The only speed Delhi traffic police love is that of Cheetah’s!

- September 18, 2022
| By : Patriot Bureau |

With a message against overspeeding, the Delhi police posted a video on Twitter where a Cheetah, an animal known for its speed, can be seen running in a grassland

Screengrab from the video shared by Delhi po

Cheetahs will walk on Indian soil after over 70 years as eight of these felidae cats have been brought from Namibia and set free in Madhya Pradesh’s Kuno National Park. Not just in the woods of MP, Cheetahs landed in the witty video created and shared by the Delhi traffic police late on Saturday.

With a message against overspeeding, the Delhi traffic police posted a video on Twitter where a Cheetah, an animal known for its speed, can be seen running in a grassland.

“Remember, you are not a Cheetah,” the city’s traffic police captioned the video with hashtags “drive safe”, “road safety”.

The video, too, had a message against rash driving. It read: “Only speed we admire is Cheetah’s. If you overspeed, you might get a welcome at our police station!”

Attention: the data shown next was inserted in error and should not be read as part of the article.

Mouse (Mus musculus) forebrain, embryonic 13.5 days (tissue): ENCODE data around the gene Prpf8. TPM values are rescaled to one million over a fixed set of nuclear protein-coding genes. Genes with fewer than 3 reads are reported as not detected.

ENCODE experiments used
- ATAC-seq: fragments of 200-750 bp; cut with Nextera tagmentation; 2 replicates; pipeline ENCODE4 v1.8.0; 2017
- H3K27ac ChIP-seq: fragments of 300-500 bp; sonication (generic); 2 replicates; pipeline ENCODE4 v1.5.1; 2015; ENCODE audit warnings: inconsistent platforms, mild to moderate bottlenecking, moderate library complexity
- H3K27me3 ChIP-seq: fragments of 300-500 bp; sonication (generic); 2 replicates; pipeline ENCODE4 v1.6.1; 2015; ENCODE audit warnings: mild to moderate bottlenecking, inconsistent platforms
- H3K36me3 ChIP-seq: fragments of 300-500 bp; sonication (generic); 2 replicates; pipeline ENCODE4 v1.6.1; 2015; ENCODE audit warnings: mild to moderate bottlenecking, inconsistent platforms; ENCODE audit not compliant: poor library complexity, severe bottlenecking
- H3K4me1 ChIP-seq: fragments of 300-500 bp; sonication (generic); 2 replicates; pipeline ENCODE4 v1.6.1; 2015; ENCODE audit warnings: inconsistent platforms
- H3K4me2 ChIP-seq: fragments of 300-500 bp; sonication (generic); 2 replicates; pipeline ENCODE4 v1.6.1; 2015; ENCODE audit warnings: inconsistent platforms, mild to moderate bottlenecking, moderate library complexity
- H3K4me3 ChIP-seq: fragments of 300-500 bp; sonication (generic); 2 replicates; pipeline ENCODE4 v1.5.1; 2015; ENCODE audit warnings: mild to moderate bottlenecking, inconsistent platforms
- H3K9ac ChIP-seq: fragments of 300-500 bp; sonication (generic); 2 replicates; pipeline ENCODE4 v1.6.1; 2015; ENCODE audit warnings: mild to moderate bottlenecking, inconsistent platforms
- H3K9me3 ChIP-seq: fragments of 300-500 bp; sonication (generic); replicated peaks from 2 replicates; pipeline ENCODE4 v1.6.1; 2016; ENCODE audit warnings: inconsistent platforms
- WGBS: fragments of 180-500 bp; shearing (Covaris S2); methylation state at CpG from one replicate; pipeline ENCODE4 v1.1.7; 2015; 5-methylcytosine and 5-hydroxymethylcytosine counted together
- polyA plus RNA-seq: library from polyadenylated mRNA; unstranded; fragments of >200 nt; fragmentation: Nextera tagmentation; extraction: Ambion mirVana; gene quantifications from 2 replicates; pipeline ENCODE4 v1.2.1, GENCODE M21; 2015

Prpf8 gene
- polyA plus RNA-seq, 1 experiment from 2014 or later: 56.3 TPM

Also read: Delhi Traffic Police’s witty road safety tweet has a message for all drivers – ‘Jaagte Raho’
According to a statement n Saturday, the Delhi Traffic Police has changed the word “accident” to “crash” in its annual report on traffic safety, which was earlier titled “Road Accidents in Delhi.”

The Delhi Road Crash Report, 2021 was introduced on Friday by Delhi Police Commissioner Sanjay Arora. The crash was used for the report for the first time in this instance.

According to the statement, field officers examine crash sites for characteristics like slopes, embankments, road curves, road surface, line of sight visibility, angle of crossings, etc. that can cause collisions.

Then, it claimed, they submit suggestions for enhancing road construction and design through the traffic engineering cell.

These ideas can be short-term and have immediate results, like speed-reducing strategies, new road markings, the installation of cautionary and educational signs, adequate lighting at the location, and the installation of reflective devices (CAT eyes, road blinkers, thermoplastic road markings, reflective bollards, etc).

Other short-term actions taken by the field officers included nose protection, altering or changing traffic flow, and installing fencing on the side of the road or on a barrier, according to the report.

The research also identifies the long-term solutions to the location’s traffic-related issues (regulation and accidents).

(With PTI inputs)